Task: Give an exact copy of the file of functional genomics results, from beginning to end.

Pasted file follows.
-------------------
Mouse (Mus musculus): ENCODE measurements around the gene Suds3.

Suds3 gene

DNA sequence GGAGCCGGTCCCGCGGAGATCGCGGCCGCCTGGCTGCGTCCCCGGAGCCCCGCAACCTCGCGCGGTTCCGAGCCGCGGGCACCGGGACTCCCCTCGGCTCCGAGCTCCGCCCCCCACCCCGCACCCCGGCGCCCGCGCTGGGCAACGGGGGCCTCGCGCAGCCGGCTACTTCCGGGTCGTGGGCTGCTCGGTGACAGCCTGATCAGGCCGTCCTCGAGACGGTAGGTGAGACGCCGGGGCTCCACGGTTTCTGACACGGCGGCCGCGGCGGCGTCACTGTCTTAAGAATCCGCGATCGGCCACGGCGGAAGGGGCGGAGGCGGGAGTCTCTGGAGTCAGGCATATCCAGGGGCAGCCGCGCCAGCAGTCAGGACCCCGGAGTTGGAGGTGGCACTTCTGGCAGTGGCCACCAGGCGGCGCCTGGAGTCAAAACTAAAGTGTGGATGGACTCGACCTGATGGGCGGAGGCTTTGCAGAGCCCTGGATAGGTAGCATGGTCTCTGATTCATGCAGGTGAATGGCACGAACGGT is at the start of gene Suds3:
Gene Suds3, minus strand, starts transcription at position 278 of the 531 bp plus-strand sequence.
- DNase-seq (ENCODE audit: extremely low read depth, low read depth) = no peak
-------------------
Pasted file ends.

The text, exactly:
Mouse (Mus musculus): ENCODE measurements around the gene Suds3.

Suds3 gene

DNA sequence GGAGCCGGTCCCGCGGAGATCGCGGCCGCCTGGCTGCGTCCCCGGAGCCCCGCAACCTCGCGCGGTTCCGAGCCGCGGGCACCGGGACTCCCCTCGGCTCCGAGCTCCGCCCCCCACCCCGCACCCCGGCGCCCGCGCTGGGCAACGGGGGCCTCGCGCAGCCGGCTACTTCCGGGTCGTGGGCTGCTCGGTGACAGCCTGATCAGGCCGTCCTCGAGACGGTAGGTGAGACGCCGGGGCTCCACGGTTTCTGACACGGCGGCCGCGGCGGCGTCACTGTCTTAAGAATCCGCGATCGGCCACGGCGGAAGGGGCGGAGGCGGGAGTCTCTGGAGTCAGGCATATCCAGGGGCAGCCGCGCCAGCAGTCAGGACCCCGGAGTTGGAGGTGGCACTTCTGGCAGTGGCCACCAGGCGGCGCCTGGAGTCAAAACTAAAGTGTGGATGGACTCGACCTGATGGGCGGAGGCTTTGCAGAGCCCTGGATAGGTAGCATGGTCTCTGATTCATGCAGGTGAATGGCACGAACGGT is at the start of gene Suds3:
Gene Suds3, minus strand, starts transcription at position 278 of the 531 bp plus-strand sequence.
- DNase-seq (ENCODE audit: extremely low read depth, low read depth) = no peak